The general west-to-east migration of springtime walleyes in Lake Erie’s Western Basin is highly predictable—from western spawning rivers and reefs to the structure-rich zones around the Bass Islands, and later on, into the big lake’s Central Basin.

A mild winter and early spring, however, could put fish on the move 2 to 3 weeks earlier than normal, says tournament walleye angler and Bandit ambassador Zak Jobes. Hailing from Barberton, Ohio, the young angler competes in the FLW walleye tour, Cabela’s MWC and several other circuits, and has fished the Western Basin his entire life.

“Walleyes are staging around reefs and deeper flats right now,” he said, adding that holding depths vary with water clarity and cloud conditions. Walleyes often cruise the top 15 feet where the water is warmest; “And on a beautiful day, when the sun is out, they might be just 5 feet down. The hottest thing going are Bandit’s Walleye Deep. The swimming action is perfect for springtime, and we’re pretty much nailing fish on them.”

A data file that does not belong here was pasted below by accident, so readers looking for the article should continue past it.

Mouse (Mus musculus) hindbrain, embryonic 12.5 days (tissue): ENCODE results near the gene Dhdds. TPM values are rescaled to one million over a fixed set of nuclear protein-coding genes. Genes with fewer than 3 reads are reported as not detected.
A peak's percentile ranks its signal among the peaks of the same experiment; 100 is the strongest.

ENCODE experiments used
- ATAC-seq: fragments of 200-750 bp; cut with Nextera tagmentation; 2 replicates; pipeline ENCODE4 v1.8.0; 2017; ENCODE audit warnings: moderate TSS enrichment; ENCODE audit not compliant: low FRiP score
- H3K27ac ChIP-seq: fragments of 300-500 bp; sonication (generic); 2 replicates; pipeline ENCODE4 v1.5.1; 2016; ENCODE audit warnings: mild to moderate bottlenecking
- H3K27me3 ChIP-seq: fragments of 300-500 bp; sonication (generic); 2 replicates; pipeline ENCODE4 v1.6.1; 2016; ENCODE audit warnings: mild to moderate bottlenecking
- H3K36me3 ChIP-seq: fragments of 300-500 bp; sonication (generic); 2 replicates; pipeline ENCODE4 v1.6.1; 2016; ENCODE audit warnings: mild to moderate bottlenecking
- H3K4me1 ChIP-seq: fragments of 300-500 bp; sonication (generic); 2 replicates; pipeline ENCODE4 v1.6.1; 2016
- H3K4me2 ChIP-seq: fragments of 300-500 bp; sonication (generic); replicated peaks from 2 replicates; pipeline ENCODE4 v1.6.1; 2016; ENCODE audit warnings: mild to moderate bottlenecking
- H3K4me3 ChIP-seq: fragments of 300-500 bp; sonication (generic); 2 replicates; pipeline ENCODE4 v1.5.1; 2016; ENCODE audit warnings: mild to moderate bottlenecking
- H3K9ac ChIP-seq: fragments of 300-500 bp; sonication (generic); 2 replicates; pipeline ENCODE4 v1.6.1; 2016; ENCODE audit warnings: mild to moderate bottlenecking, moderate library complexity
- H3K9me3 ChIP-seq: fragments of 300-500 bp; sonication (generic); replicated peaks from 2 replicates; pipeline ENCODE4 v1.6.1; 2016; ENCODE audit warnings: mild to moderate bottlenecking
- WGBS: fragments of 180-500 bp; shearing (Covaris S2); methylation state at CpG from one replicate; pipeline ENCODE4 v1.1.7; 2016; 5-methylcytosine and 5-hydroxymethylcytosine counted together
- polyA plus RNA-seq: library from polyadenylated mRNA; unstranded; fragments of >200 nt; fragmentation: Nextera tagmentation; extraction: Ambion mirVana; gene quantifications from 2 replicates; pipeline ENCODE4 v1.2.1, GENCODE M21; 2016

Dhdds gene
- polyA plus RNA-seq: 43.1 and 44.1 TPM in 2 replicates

The Walleye Deep Jobes prefers has a 27-foot maximum dive curve, but when walleyes are running shallower, a short letback (20 to 30 feet) behind a trolling board puts the lure in the strike zone.

“In water below 50 degrees, keep trolling speed from 1.3 to 1.6 mph, making S-turns to vary lure speed and depth. When temps climb above 50, you can bump the speed from 1.6 to 2.3 mph.”